The end is (still) nigh
So stories about the end of the days have been hip since Orson Wells was a drunken fumble in the back of his father’s jalopy (or whatever the hell you fumbled your lady in the back seat of back in 1915), but never, it seems, so much as now.
Whether you’re talking the staggering (har, har) Rise of the Zombie in popular fictions/videogames/film/television, the annual big-budget shitty disaster film, the increasing popularity of dystopian themes in literary circles or even (enormously popular) YA literature, everyone seems to enjoy savoring the notion of “the end of the world”.
Or, more accurately, the end of humanity. Because let’s face it folks, the world is going to get on just fine without us.
So why do we seem ever more in love with the notion of mass extinction and the collapse of this construct we’ve named society? Why has the ending of it remained a constant in our entertainment over the past thirty years and beyond? Since the setting of my book (STORMDANCER, out in spring 2012 through Thomas Dunne & Tor Uk plugplugplug) could be accurately described as dystopian, I’ve been having a think about the possibilities. Here’s my thoughts, for what they’re worth:
Everybody wants to be a hero. In the world we live, most people aren’t in love with their lives. They work jobs they hate to pay the credit card bills they racked up buying shit they don’t need. If they’re lucky, they enjoy fifteen minutes of fame in a world that consumes flavors of the month in moments. You’re never going to be a rock god or a movie star. You’re never going to beat the bad guy and get the pretty girl. Why? Because you’re ordinary, son.
But in dystopia, the ordinary folks are the heroes. In a zombie apocalypse, the only pre-requisite to play the part of “hero” is to be standing among the ranks of the “not yet eaten”. Post nuclear war? Still alive? Hot damn kiddo, welcome to the role of protagonist. Doesn’t matter if you were an accountant in your former life. Doesn’t matter if you’ve never kissed a pretty boy before, because there’s one standing right there, and you’re the only girl with a pulse or an aversion to eating human flesh for miles around. You are SO IN.
The Culture of Fear. Threat is a great motivator – advertisers have known that for decades. You sell screen doors? You just need to convince the world there’s a bad guy outside who wants in. You sell life insurance? You just need to convince people they’re gonna die. A culture of a fear is a culture of consumption – consuming to both alleviate the fear through goods and services to protect/deflect, and to numb/escape the fears that can’t actually be deal with in any real sense.
But I genuinely believe that enough of that threat has soaked into the zeitgeist that it needs to manifest in ways that we can deal with it mentally, albeit indirectly. We see the mainstream media whipped into a frenzy over SARS, AIDS, anthrax attacks. So we create dystopias born of viruses to help us push the real fear into the realm of “make-believe”. We have melting polar caps, rising global temperatures, flood and drought. So we make the big budget disasterpieces where Mother Nature herself turns against us. We have fear of gods, fear of war, fear of outsiders, fear of each other. And we turn that fear into entertainment, either as a means to actually deal with it, or to marginalize it, or to laugh at it. I have no idea which. Maybe all three.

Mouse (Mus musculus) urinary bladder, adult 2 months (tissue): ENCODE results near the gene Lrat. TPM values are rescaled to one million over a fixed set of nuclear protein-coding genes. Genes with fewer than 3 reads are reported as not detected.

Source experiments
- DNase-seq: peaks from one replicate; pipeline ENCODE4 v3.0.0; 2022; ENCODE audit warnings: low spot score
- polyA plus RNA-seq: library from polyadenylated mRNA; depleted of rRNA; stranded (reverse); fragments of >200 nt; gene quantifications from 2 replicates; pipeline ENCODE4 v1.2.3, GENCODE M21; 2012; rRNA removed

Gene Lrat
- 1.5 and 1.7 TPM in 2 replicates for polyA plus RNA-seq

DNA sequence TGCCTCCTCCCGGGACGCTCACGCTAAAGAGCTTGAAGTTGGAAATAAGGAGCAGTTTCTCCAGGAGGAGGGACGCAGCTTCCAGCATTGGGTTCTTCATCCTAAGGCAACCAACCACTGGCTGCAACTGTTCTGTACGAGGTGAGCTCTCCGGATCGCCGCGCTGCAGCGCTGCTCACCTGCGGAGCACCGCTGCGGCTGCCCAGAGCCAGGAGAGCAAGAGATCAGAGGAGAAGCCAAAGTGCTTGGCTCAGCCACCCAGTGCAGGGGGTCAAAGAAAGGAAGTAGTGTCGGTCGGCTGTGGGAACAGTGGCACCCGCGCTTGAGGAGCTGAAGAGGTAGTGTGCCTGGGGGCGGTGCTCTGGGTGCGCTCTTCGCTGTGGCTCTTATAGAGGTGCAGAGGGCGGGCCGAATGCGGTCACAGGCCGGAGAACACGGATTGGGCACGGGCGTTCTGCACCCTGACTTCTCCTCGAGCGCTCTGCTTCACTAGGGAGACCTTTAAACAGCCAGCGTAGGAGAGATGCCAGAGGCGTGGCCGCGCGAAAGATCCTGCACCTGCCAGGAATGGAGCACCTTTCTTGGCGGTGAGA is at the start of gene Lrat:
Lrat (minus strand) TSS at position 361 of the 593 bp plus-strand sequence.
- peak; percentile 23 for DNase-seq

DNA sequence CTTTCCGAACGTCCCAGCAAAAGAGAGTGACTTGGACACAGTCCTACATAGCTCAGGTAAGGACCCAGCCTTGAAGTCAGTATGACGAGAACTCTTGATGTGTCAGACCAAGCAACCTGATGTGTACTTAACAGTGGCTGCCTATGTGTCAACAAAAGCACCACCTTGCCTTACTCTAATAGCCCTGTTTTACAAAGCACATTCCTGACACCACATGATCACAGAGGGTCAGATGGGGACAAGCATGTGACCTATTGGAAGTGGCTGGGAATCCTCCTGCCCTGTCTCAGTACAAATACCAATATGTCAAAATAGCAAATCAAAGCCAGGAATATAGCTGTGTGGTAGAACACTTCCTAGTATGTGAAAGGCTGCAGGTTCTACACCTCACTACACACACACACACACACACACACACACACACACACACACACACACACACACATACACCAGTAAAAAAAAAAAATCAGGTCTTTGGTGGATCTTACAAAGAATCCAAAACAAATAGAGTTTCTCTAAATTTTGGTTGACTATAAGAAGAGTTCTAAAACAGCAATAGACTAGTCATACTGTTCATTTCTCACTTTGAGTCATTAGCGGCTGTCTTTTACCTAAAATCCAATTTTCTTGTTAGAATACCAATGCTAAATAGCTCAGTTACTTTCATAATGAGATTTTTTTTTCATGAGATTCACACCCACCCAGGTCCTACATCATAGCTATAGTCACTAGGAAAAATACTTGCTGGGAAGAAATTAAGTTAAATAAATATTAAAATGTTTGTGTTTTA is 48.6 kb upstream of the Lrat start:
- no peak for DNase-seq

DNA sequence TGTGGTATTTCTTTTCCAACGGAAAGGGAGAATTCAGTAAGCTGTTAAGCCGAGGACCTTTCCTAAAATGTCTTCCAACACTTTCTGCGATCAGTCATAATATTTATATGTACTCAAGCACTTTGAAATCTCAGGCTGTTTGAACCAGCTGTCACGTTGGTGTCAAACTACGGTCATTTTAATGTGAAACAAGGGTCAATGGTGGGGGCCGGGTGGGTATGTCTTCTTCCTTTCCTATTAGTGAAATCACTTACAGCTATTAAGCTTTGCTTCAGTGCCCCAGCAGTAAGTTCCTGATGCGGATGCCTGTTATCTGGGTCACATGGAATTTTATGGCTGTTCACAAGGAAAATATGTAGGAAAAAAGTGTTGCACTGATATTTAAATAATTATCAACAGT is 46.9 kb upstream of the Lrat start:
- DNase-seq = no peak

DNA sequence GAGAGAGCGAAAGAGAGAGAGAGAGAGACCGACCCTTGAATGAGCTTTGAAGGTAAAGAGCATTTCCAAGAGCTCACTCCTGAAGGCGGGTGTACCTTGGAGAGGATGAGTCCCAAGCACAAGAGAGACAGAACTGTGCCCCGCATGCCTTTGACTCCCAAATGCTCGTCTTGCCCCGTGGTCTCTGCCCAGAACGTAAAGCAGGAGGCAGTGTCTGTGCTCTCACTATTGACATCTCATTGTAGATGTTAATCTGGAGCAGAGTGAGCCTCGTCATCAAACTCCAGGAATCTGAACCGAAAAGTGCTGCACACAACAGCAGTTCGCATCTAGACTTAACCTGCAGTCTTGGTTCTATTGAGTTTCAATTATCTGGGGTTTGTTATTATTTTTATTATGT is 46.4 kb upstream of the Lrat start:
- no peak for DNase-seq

Fear as a Drug. Let’s face it – people like being scared (if we didn’t, Stephen King would be a squintillionaire). We like to imagine “what would it be like?” We like to feel our pulses race and our breath come faster. We like to be horrified. As a culture, we’re in love with that endorphin rush, that moment of adrenaline kicking in, coupled with that overarching knowledge that it’s “not real”, that it’s all “pretend”.
It’s all pretend, right?
Pessimism. This is where I come in. I think a lot of the people in western society can sense there’s something deeply wrong with the world we’ve crafted for ourselves. While polar ice caps are melting, people spend vast amounts of time an energy arguing (and even killing each other) over what flavor of flying spaghetti monster they believe in, or the gender of the consenting adult they would like to get busy with. 90% of our wealth is controlled by 10% of our population. Somewhere between 30 – 150 species are rendered extinct every day as a result of human activity. A soup of plastic particles the size of the continental United States is floating in the northern pacific Gyre. One and a half acres of rainforest are chopped down every second. And deep down, all of us feel it in our bones.
There is something wrong with this picture.
In dystopia, the bad guys get what they deserve. It’s up to the common man/woman/child to find the new way, to forge the new path, setting aside the crimes of the past to make a better tomorrow. All the wealth and power of the neo-aristos means nothing in the face of zombie-geddon or virulent plague or neutron holocaust. Armageddon is the great equalizer – the eraser that wipes the slate clean and gives regular “good’ people that chance to build something better.
And finally Optimism. because in the realm of fantasy, it’s a rare story indeed that doesn’t end with the good guys winning. Sure the planet might be FUBAR’ed, and society in ruins, but there are still honest everymen/women left behind to build something out of the ashes. In almost every dystopian setting I’ve ever seen, humanity survives. In the bleakest scenarios being proposed by modern-day scientists (not fiction writers, mind), humanity doesn’t, and old Mother Earth is left with a dirty slate in which to craft the ascendancy of her next favored species.
And that’s an epilogue most of us can’t bear to imagine, so we fool ourselves by writing our own.